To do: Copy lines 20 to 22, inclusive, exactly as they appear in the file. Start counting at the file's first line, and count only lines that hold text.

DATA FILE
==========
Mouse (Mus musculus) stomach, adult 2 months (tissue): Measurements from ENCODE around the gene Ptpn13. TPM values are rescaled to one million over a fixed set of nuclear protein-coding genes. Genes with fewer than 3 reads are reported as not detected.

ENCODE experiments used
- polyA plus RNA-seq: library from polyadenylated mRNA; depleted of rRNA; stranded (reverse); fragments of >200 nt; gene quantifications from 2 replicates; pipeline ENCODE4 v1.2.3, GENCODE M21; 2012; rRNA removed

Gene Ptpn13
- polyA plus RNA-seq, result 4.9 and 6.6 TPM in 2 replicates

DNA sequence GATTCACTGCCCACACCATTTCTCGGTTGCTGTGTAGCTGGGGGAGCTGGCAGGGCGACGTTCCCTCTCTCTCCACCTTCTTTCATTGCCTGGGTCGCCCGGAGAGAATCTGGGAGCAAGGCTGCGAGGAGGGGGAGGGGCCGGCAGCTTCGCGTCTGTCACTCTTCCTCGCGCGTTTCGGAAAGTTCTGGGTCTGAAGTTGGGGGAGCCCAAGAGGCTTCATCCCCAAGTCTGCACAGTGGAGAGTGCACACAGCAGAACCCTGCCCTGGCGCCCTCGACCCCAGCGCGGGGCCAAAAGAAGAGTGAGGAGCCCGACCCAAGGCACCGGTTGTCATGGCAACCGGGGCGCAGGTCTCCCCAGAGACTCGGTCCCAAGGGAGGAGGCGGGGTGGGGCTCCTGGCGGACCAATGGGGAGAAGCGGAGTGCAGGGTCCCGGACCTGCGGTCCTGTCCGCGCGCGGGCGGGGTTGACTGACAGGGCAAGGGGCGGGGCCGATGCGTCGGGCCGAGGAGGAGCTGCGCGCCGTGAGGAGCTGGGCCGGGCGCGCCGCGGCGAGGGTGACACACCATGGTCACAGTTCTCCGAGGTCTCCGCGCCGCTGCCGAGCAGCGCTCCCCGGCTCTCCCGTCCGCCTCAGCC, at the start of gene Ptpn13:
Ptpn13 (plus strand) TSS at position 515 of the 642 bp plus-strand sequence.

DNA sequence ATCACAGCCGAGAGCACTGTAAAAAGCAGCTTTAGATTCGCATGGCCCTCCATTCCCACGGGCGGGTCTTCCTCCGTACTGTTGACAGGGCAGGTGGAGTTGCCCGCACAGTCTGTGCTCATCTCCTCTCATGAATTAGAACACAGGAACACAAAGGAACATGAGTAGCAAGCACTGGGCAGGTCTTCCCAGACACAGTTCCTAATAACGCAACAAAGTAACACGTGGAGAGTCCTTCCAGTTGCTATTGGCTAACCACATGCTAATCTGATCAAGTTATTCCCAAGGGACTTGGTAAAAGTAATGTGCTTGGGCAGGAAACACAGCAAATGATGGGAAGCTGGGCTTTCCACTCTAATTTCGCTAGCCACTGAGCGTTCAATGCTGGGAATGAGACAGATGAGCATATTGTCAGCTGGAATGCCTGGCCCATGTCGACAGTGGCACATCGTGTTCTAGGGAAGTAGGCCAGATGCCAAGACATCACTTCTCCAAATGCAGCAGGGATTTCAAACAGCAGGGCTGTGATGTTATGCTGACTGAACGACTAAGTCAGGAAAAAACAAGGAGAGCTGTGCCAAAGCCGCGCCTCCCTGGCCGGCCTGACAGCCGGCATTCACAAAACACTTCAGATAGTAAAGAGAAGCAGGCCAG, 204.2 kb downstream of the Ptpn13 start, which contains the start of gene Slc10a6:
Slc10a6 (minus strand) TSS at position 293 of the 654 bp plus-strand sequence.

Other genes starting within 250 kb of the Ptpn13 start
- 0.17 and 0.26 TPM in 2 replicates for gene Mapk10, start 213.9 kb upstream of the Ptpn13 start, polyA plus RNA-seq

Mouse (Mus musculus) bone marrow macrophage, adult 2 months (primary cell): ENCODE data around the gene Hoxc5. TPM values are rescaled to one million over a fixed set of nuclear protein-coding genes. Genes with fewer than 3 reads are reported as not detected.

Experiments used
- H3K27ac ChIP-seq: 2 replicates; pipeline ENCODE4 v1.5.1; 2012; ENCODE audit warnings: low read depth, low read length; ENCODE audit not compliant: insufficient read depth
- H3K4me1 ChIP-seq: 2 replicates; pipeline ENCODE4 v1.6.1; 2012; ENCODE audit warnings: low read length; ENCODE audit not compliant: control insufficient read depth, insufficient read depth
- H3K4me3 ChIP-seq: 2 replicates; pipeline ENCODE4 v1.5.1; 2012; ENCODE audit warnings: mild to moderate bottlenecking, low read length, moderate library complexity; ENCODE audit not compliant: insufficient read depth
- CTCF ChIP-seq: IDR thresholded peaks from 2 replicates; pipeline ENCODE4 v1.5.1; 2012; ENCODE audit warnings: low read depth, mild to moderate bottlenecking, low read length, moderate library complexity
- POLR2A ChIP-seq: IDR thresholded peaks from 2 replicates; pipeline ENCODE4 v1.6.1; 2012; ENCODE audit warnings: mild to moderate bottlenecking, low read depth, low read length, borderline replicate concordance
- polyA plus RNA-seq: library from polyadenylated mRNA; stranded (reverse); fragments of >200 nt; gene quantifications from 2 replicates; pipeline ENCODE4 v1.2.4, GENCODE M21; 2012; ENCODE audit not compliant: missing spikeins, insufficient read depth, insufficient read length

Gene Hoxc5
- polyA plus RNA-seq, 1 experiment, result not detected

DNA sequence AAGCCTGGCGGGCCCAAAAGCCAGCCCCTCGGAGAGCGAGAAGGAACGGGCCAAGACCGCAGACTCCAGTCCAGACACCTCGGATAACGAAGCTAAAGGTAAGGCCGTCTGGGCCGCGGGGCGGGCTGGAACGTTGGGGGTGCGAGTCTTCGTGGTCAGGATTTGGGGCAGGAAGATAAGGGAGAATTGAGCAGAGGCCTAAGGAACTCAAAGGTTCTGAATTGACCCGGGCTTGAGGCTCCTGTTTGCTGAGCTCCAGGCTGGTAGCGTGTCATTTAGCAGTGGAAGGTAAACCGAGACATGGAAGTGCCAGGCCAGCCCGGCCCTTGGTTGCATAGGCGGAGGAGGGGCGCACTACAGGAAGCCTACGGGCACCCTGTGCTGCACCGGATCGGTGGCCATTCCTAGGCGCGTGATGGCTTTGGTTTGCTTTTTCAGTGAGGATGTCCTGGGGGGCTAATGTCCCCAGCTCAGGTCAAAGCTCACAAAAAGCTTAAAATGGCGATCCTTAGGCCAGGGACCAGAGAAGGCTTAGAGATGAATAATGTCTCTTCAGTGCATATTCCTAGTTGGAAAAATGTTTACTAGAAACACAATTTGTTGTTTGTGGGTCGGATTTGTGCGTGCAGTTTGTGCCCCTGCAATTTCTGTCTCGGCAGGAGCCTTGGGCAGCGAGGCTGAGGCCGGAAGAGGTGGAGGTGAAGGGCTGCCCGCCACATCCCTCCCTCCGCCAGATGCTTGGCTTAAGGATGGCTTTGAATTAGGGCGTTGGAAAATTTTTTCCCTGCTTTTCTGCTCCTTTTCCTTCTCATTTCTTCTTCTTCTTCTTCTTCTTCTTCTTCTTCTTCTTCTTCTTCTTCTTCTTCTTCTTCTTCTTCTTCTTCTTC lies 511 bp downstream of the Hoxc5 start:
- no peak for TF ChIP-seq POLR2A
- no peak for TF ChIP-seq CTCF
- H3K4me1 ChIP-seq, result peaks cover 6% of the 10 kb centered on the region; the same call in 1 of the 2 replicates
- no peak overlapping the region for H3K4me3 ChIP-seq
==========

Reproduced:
Gene Hoxc5
- polyA plus RNA-seq, 1 experiment, result not detected

DNA sequence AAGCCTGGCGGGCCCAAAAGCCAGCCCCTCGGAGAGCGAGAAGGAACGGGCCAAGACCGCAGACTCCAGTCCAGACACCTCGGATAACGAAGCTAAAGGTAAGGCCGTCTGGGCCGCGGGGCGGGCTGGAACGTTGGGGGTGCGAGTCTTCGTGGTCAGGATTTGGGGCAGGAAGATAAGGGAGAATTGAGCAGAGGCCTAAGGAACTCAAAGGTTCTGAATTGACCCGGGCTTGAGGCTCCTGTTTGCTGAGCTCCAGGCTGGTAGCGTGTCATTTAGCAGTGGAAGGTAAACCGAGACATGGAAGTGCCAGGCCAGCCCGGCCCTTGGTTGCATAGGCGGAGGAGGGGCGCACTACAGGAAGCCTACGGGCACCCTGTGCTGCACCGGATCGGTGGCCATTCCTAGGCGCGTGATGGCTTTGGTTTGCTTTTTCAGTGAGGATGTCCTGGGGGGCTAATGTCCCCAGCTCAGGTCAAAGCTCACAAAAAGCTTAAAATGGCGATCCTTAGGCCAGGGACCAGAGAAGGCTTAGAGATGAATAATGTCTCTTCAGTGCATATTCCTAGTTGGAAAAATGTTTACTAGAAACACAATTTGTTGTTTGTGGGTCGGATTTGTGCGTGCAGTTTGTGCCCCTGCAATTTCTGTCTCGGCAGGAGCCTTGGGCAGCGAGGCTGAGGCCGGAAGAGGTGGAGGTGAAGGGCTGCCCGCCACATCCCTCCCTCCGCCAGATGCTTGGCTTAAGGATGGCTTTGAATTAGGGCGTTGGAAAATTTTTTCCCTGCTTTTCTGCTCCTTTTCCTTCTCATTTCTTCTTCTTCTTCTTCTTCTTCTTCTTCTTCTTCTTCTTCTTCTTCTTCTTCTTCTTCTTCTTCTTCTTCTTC lies 511 bp downstream of the Hoxc5 start: